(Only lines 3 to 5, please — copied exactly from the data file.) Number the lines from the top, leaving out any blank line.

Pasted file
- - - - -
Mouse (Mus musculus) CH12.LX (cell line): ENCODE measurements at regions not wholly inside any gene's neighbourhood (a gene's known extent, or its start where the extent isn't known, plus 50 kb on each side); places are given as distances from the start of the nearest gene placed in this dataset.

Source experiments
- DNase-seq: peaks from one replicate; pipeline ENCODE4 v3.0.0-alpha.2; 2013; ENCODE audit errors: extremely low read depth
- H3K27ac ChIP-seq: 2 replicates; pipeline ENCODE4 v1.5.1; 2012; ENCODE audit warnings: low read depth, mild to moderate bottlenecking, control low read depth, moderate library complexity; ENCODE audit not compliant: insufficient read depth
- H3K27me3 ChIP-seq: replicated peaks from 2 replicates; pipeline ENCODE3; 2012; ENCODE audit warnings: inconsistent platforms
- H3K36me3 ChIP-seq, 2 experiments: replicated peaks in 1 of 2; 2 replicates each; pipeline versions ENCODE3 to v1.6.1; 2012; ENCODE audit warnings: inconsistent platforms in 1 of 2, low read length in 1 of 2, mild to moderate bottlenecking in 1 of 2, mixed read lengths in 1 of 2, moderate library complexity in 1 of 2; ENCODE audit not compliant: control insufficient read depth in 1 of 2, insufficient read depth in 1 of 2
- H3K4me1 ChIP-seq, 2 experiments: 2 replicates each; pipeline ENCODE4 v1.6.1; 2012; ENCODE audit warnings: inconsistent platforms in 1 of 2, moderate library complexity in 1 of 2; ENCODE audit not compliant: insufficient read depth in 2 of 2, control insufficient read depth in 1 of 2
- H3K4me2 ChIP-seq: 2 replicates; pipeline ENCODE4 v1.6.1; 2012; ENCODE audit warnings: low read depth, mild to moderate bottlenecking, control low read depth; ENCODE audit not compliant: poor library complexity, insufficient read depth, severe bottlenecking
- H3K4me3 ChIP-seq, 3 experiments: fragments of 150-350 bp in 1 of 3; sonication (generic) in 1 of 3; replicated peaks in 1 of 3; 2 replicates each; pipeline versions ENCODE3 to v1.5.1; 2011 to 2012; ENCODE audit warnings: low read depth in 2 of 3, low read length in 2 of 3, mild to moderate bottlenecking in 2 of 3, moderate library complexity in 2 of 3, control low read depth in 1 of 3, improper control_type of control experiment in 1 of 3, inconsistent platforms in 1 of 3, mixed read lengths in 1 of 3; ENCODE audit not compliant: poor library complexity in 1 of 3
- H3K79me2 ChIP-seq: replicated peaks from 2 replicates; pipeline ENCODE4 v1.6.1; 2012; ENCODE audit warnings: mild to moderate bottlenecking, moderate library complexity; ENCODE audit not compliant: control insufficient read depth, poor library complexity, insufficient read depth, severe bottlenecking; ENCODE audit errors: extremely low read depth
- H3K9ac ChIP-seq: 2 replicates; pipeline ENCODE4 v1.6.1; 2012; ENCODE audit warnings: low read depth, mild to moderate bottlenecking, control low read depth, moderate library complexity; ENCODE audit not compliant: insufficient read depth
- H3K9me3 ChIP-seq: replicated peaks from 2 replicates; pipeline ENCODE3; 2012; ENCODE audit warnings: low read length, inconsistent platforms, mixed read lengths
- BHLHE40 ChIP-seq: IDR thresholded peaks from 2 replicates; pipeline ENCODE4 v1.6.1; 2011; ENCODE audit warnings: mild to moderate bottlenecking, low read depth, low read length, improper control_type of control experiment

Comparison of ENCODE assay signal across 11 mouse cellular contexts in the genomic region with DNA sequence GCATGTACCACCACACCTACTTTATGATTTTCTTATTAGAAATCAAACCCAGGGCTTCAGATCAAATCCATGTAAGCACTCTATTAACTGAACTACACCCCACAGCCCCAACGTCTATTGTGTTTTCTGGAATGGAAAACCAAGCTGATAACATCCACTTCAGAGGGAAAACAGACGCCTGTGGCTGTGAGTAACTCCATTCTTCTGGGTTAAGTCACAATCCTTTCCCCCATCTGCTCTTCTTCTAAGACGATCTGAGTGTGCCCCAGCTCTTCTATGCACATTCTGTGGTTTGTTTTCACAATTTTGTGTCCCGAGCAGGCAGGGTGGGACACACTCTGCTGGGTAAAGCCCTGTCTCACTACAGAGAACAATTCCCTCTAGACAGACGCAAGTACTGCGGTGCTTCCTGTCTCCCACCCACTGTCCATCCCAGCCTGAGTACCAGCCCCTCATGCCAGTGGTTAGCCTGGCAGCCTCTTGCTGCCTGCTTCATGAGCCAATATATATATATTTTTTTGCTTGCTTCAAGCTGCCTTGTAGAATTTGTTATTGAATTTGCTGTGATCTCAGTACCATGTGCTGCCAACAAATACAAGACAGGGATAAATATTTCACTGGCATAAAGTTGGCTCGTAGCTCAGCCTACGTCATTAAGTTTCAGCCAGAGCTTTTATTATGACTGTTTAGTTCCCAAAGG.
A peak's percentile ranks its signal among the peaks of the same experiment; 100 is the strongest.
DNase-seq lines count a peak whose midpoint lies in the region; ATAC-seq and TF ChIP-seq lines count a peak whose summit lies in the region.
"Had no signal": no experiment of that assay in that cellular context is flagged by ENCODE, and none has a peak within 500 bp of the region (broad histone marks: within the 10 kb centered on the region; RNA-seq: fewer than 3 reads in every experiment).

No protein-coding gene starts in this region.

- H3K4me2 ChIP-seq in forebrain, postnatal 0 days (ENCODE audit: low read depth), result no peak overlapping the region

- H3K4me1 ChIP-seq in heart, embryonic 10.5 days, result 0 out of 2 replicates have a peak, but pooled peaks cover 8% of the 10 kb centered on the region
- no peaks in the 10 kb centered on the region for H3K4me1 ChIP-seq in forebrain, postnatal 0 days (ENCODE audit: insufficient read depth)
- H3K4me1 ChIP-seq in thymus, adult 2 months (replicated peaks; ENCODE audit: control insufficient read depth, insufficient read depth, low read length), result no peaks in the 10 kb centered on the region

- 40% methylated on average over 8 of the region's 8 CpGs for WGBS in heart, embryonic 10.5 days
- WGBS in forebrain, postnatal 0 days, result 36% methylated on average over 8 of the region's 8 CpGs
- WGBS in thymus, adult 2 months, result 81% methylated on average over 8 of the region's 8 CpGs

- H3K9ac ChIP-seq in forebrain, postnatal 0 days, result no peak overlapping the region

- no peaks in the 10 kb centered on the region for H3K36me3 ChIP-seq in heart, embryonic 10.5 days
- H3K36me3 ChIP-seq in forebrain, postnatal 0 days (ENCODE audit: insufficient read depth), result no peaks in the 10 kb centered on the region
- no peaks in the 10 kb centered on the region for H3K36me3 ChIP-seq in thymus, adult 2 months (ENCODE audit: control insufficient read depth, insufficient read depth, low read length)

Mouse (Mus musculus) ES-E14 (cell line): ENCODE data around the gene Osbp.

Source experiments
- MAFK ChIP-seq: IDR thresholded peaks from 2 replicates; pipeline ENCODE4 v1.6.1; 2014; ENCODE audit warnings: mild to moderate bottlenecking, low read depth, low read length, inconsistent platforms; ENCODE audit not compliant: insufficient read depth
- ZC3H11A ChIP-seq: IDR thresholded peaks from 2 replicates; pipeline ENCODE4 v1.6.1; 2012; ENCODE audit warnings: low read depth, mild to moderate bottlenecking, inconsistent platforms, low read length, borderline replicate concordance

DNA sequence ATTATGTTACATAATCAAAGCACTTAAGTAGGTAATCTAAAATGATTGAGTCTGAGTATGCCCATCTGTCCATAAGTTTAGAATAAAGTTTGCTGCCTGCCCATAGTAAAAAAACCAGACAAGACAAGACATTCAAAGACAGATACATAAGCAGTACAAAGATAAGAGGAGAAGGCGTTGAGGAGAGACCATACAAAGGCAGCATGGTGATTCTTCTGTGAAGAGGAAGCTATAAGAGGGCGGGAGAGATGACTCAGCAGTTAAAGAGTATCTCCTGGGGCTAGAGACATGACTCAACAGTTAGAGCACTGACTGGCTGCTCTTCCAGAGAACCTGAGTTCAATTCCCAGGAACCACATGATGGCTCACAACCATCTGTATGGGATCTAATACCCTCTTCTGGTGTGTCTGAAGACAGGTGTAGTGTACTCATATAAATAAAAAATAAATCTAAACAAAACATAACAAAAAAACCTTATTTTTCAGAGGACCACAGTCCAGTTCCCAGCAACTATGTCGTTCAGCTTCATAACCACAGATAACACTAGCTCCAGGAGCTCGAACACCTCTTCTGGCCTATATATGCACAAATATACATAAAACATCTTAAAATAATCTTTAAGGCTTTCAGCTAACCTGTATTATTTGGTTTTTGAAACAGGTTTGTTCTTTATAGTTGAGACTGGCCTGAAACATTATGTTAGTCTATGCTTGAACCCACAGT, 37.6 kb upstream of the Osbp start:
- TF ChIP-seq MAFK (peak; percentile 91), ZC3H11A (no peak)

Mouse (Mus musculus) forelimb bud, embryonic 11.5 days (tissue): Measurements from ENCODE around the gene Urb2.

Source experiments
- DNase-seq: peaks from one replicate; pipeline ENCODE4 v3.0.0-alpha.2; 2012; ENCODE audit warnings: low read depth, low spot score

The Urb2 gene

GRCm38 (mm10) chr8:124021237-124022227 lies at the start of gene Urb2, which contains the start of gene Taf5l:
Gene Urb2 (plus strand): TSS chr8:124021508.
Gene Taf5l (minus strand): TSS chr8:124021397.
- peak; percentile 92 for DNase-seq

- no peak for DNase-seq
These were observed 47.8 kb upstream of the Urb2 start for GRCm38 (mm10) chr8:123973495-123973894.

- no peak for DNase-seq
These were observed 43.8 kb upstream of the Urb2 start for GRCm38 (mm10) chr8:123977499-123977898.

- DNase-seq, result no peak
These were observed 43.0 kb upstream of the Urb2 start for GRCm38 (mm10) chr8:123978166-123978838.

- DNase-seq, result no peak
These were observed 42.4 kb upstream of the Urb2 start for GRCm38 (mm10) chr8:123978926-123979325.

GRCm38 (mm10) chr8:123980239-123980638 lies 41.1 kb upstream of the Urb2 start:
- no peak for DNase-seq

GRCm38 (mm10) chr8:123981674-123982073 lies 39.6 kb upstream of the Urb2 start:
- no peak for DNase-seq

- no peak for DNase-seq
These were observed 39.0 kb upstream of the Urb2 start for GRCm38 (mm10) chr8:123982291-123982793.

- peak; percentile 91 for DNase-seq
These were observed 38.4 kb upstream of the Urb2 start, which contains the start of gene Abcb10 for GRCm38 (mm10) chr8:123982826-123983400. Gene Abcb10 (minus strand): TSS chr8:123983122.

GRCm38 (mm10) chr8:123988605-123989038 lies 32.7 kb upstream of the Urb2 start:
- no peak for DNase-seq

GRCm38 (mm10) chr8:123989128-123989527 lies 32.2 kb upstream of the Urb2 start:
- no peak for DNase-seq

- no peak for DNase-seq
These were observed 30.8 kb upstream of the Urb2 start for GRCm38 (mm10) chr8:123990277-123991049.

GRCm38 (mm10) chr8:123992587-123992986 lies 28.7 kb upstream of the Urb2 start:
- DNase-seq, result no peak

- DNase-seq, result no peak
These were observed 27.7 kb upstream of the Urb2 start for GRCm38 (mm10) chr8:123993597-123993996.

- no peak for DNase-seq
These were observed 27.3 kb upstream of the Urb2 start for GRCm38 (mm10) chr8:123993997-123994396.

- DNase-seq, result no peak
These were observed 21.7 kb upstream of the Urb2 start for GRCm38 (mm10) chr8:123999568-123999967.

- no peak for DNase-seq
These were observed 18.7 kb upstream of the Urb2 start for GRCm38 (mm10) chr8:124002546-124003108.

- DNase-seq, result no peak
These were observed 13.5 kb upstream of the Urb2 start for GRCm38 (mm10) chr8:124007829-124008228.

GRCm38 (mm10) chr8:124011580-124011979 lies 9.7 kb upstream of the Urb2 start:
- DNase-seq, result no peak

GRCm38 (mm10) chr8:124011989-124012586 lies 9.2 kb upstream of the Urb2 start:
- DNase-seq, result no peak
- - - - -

- DNase-seq: peaks from one replicate; pipeline ENCODE4 v3.0.0-alpha.2; 2013; ENCODE audit errors: extremely low read depth
- H3K27ac ChIP-seq: 2 replicates; pipeline ENCODE4 v1.5.1; 2012; ENCODE audit warnings: low read depth, mild to moderate bottlenecking, control low read depth, moderate library complexity; ENCODE audit not compliant: insufficient read depth
- H3K27me3 ChIP-seq: replicated peaks from 2 replicates; pipeline ENCODE3; 2012; ENCODE audit warnings: inconsistent platforms